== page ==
Q. Is grid connection the biggest problem you’re facing when thinking about increasing the chargepoint rollout, or is it something else?
“I think grid connection is very specifically relevant in rapid charging. But I think the other thing we have to remember is there’s about a 70% correlation between people who have off-street parking and people who have a car. So even if we just think about home charging, we can actually get from where we are today at around 1.5% adoption of EVs to - theoretically - 70%, just by using that part of the charging network. I’m not proposing that’s the answer, but it just allows some balance. And it really should shift the conversation away from all of the challenges that we see to electricity the UK is in the rapid charge area. We do need some confidence built there - a few inflatable chargepoints may help - but in reality it’s more about making sure that we’ve got all of the charging types covered.
And actually, we’ve got capacity in the UK, we’ve got the ability to continue scaling. There is no problem putting tons and tons of home charging in, lots and lots of public charging as well, but there are occasionally grid constraints, particularly with the likes of motorway services.”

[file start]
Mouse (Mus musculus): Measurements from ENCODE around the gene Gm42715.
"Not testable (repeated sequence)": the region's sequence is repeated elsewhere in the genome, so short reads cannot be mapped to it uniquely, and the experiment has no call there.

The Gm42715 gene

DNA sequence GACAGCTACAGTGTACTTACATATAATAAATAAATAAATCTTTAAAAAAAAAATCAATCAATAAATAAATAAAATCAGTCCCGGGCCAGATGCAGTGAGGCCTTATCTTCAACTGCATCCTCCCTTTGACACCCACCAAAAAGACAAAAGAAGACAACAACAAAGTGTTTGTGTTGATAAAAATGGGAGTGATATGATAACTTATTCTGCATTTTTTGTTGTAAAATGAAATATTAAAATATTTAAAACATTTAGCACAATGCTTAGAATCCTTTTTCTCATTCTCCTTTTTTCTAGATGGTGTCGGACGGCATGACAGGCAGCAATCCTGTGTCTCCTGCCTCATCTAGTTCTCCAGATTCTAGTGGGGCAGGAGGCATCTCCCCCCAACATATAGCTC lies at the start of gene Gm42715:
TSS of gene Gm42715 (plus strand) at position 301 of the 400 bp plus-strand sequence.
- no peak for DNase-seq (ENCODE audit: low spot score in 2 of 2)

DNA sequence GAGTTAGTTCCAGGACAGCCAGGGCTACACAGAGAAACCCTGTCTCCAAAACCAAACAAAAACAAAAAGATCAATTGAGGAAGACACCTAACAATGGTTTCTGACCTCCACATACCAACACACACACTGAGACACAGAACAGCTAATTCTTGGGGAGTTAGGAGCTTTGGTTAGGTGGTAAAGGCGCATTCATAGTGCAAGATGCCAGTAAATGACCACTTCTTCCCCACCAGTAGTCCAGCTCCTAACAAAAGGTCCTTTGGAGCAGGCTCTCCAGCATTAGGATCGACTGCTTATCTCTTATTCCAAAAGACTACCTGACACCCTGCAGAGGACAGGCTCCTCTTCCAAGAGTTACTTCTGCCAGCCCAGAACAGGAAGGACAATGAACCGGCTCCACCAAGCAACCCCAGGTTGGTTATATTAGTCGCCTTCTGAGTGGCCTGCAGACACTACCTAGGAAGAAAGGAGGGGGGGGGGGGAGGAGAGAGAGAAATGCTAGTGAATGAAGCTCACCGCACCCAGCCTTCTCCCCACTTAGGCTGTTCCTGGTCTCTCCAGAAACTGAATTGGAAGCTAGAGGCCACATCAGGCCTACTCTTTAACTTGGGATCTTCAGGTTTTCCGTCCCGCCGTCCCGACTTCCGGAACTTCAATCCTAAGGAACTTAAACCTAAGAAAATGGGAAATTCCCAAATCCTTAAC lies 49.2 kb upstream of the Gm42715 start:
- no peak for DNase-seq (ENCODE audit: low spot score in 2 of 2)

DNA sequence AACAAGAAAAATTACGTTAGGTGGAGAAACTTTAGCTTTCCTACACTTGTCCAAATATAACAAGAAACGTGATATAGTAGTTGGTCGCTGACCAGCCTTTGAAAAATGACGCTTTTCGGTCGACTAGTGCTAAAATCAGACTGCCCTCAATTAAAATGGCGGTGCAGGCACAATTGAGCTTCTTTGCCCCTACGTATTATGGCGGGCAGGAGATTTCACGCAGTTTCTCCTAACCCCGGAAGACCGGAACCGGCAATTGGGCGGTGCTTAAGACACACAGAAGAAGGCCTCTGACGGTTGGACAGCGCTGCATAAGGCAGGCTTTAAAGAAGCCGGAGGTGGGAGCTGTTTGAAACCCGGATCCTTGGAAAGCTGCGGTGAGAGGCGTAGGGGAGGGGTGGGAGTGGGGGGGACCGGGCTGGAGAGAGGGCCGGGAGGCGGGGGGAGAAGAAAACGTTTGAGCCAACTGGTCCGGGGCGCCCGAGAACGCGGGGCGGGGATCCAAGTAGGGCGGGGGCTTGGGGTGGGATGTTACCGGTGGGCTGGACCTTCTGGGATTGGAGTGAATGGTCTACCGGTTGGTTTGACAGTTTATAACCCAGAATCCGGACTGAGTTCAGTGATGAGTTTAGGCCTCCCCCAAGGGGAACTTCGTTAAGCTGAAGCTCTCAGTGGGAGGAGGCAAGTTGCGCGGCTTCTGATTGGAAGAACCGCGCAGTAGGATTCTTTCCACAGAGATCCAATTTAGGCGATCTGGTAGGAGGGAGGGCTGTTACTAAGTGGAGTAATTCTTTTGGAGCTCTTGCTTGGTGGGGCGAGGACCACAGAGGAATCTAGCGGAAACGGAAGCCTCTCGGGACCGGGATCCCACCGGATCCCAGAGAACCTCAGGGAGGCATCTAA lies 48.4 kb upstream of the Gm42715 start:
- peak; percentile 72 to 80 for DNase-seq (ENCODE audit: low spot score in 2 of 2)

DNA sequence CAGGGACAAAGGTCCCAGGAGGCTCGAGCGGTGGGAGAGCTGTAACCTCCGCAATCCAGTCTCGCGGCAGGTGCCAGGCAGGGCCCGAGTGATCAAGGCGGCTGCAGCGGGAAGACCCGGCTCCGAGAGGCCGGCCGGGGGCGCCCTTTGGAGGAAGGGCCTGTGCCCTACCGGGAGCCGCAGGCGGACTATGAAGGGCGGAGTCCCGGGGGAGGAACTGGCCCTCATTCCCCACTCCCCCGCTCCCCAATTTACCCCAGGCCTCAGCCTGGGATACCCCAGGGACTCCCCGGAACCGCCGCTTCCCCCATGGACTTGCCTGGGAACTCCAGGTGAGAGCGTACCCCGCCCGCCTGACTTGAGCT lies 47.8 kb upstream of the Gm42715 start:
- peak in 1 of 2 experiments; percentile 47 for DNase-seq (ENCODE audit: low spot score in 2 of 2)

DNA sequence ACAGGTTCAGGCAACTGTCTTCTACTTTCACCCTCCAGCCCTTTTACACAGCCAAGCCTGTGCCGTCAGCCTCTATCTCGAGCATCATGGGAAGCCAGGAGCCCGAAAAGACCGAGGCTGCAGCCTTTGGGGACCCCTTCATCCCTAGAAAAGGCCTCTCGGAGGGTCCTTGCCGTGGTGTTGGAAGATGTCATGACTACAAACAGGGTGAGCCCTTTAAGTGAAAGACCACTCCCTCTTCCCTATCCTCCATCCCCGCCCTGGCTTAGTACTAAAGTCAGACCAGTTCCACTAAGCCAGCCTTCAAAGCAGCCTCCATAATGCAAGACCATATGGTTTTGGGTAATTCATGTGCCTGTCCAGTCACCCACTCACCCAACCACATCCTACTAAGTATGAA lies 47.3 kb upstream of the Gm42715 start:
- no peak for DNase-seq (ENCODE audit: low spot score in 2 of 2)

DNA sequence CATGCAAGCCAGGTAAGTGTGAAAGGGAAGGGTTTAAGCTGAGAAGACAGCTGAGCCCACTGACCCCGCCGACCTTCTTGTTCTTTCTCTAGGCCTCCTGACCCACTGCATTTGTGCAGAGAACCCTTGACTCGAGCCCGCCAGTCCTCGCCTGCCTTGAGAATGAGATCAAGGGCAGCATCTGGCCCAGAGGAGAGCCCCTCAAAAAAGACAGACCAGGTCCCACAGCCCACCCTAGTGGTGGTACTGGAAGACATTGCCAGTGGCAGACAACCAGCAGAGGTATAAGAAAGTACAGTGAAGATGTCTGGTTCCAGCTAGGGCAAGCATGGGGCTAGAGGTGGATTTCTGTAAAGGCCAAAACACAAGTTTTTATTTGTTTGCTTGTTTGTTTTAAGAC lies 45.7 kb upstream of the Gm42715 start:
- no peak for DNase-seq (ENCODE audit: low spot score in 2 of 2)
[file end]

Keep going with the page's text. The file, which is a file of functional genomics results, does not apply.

Q. People see images of queues and are put off switching, but your business needs to make money, so you’d like to see high utilisation which equally disincentivises drivers from switching. How do you deal with that balance?
“I think it’s important to put some perspective on the journey we’re on for electrification. In the UK we’ve got about 20% of new car buyers choosing electric. The current target for the industry isn’t to get the 98-99% of people to switch to electric. We’re working on between 20-25%. So it’s all about thinking about what are the logical next steps we should be taking now to get the next cohort of people to go electric.